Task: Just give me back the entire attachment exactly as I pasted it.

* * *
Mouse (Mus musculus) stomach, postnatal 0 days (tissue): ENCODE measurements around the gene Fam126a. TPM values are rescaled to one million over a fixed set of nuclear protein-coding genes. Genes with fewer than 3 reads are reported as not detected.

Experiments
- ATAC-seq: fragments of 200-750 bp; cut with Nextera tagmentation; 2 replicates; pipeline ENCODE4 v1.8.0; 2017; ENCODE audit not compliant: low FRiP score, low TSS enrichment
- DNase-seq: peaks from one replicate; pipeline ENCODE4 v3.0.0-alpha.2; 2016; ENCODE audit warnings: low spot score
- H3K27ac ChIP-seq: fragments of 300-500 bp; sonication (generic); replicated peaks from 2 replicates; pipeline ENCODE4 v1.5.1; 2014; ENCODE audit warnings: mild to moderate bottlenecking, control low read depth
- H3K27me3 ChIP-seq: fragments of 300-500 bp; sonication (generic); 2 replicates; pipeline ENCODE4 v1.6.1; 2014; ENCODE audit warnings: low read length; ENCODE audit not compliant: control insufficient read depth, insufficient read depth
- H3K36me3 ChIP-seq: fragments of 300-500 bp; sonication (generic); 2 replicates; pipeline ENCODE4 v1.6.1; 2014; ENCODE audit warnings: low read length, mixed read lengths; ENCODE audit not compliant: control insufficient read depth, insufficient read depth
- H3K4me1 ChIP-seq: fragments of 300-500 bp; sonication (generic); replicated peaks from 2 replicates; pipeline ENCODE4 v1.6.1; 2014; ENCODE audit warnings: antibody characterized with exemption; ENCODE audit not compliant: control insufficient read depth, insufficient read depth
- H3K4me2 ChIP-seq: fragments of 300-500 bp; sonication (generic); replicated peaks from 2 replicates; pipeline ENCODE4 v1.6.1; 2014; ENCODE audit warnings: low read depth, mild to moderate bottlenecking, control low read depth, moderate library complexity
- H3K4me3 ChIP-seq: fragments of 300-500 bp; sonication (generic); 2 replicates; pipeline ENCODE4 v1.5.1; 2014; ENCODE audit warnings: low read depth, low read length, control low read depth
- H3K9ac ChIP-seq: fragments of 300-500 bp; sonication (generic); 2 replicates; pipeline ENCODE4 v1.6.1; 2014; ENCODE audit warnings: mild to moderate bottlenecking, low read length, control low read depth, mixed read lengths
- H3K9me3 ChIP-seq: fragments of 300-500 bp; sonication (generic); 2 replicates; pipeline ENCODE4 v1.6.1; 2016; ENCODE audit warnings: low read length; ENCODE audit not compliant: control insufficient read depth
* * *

Mouse (Mus musculus) stomach, postnatal 0 days (tissue): ENCODE measurements around the gene Fam126a. TPM values are rescaled to one million over a fixed set of nuclear protein-coding genes. Genes with fewer than 3 reads are reported as not detected.

Experiments
- ATAC-seq: fragments of 200-750 bp; cut with Nextera tagmentation; 2 replicates; pipeline ENCODE4 v1.8.0; 2017; ENCODE audit not compliant: low FRiP score, low TSS enrichment
- DNase-seq: peaks from one replicate; pipeline ENCODE4 v3.0.0-alpha.2; 2016; ENCODE audit warnings: low spot score
- H3K27ac ChIP-seq: fragments of 300-500 bp; sonication (generic); replicated peaks from 2 replicates; pipeline ENCODE4 v1.5.1; 2014; ENCODE audit warnings: mild to moderate bottlenecking, control low read depth
- H3K27me3 ChIP-seq: fragments of 300-500 bp; sonication (generic); 2 replicates; pipeline ENCODE4 v1.6.1; 2014; ENCODE audit warnings: low read length; ENCODE audit not compliant: control insufficient read depth, insufficient read depth
- H3K36me3 ChIP-seq: fragments of 300-500 bp; sonication (generic); 2 replicates; pipeline ENCODE4 v1.6.1; 2014; ENCODE audit warnings: low read length, mixed read lengths; ENCODE audit not compliant: control insufficient read depth, insufficient read depth
- H3K4me1 ChIP-seq: fragments of 300-500 bp; sonication (generic); replicated peaks from 2 replicates; pipeline ENCODE4 v1.6.1; 2014; ENCODE audit warnings: antibody characterized with exemption; ENCODE audit not compliant: control insufficient read depth, insufficient read depth
- H3K4me2 ChIP-seq: fragments of 300-500 bp; sonication (generic); replicated peaks from 2 replicates; pipeline ENCODE4 v1.6.1; 2014; ENCODE audit warnings: low read depth, mild to moderate bottlenecking, control low read depth, moderate library complexity
- H3K4me3 ChIP-seq: fragments of 300-500 bp; sonication (generic); 2 replicates; pipeline ENCODE4 v1.5.1; 2014; ENCODE audit warnings: low read depth, low read length, control low read depth
- H3K9ac ChIP-seq: fragments of 300-500 bp; sonication (generic); 2 replicates; pipeline ENCODE4 v1.6.1; 2014; ENCODE audit warnings: mild to moderate bottlenecking, low read length, control low read depth, mixed read lengths
- H3K9me3 ChIP-seq: fragments of 300-500 bp; sonication (generic); 2 replicates; pipeline ENCODE4 v1.6.1; 2016; ENCODE audit warnings: low read length; ENCODE audit not compliant: control insufficient read depth